Where did cologne originate?
Cologne was invented in Germany in 1709 and gained great popularity as a refreshingly light alternative to the stronger scents produced in France, who had remained the centre of perfumery for many years previously. This was driven by the perfumed court of the Sun King Louis XIV, in an age where all scents were extracted from natural sources using only pure essential oils. Perfume was used as a status symbol, and smelling pleasant was a luxury restricted to royalty and the nobility.
History of perfume bottles
Since the creation of fragrance, perfume bottles have been designed to contain precious scents. The earliest examples of perfume bottles come from Ancient Egypt, initially crafted from clay or wood. As the popularity of perfume spread across cultures, more ornate designs were developed. The Romans were known to hollow out precious stones or blow magnificent glass to hold their fragrances, while the Ancient Greeks would use terracotta sculpted into animal forms and shells. Later in the 18th century, a variety of materials were used such as porcelain, silver, copper and white glass in various shapes influenced by artistic movements of the time. Enamel became popular as a base to hand-paint detailed pastoral scenes. The design of Czech & Speake’s perfume bottles were inspired by the 19th century apothecary bottles of Britain, as a nod to our english roots in perfumery.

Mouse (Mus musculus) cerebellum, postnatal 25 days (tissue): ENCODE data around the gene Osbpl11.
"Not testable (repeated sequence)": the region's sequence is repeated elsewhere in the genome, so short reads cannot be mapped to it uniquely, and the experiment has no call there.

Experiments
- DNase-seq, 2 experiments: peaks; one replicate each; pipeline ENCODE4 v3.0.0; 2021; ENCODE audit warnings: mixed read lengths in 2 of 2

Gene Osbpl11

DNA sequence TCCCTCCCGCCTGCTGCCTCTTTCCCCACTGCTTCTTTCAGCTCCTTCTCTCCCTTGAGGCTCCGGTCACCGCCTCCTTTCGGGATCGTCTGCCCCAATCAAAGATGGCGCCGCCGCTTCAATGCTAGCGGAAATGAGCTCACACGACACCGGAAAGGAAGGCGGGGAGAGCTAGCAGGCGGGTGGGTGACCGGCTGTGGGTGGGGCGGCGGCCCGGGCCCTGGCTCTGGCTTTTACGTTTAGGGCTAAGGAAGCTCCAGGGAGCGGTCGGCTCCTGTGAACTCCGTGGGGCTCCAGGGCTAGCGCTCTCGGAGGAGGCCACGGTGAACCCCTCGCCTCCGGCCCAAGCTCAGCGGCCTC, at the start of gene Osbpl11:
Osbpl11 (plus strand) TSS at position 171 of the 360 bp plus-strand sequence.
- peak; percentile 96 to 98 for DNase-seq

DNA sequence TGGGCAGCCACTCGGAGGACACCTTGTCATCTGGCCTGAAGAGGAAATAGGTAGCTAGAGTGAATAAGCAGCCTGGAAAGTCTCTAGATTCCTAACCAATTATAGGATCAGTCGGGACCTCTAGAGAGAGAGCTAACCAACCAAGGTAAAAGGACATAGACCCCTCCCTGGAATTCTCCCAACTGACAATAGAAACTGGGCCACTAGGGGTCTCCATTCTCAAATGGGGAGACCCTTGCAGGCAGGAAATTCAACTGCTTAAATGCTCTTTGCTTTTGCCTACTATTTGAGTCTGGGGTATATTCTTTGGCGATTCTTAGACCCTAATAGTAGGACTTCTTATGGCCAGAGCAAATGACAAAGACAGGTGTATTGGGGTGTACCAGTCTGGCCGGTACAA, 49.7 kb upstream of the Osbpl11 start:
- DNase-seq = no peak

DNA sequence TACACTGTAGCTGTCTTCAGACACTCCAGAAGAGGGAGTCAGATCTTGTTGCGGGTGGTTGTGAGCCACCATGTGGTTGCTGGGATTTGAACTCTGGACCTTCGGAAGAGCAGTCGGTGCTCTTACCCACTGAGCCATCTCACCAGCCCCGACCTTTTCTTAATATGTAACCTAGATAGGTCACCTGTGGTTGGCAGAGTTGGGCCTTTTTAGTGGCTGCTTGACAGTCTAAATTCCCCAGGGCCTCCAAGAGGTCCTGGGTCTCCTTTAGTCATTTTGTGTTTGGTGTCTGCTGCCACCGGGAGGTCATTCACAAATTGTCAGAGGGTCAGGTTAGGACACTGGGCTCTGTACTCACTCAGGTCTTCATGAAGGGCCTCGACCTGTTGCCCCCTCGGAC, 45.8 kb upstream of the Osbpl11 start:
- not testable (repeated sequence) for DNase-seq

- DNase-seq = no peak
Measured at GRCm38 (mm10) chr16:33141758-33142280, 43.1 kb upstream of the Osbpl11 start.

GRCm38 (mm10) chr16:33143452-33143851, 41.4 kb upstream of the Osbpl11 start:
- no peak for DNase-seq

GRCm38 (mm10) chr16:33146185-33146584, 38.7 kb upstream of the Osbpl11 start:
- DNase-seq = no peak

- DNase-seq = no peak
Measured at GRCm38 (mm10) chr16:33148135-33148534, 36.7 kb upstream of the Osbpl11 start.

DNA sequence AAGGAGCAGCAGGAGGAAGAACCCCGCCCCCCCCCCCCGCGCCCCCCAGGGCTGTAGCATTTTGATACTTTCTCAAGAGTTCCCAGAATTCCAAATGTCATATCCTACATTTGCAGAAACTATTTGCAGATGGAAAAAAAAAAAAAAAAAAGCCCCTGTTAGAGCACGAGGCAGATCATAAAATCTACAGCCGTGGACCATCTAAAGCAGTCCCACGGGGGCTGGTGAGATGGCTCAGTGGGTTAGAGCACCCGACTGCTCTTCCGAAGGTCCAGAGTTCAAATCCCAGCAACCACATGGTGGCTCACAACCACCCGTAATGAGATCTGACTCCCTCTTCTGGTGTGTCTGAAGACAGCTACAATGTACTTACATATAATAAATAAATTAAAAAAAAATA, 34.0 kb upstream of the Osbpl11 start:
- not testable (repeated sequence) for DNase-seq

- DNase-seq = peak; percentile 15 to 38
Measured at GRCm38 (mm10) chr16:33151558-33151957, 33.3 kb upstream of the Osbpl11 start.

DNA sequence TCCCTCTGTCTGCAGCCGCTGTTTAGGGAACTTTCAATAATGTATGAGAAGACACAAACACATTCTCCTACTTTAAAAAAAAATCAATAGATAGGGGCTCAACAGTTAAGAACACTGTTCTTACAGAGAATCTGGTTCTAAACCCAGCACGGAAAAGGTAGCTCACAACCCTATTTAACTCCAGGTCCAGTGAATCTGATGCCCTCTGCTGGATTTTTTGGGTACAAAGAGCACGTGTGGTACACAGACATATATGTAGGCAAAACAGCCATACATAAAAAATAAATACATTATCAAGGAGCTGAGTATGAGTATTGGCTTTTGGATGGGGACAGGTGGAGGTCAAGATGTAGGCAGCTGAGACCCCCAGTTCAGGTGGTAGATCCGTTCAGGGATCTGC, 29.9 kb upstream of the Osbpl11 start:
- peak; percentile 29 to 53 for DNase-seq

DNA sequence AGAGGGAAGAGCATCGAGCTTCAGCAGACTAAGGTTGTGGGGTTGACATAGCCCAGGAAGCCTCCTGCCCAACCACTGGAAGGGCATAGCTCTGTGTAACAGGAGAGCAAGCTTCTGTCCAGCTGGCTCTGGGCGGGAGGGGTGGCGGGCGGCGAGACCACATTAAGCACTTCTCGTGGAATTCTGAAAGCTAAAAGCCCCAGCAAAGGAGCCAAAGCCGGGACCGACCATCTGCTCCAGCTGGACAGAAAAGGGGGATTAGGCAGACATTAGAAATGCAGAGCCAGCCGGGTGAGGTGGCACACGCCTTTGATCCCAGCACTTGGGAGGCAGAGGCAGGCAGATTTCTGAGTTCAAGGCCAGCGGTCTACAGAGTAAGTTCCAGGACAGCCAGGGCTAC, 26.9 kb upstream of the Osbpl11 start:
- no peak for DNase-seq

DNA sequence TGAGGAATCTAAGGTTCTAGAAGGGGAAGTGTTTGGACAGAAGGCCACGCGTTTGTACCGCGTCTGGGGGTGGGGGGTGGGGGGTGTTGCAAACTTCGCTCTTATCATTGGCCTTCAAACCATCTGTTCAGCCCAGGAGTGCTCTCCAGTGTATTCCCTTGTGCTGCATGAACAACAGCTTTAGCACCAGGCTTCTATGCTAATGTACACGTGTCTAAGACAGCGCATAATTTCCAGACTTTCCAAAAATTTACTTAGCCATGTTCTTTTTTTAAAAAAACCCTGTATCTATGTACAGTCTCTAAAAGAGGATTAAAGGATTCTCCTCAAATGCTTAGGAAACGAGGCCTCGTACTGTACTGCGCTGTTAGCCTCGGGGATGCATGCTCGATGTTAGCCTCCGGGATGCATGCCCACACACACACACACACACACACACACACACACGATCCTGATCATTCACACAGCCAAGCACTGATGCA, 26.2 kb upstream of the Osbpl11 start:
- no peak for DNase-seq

In England in the 19th Century, Queen Victoria ruled with strict ideals of modesty, unimpressed by excessive use of makeup and perfume, a far cry from King Louis XIV’s perfumery extravagance, or the Roman’s who filled their fountains with rose water. Her influence meant that fragrance was simple, fresh and understated. Delicate scents such as lavender, jasmine, bergamot and lemon were worn, violet became particularly popular, as well as herbaceous notes of thyme, clove and rosemary. Alongside this, the hygienist movement popularised cleanliness as a defence against disease, so these clean, fresh perfumes were very welcome.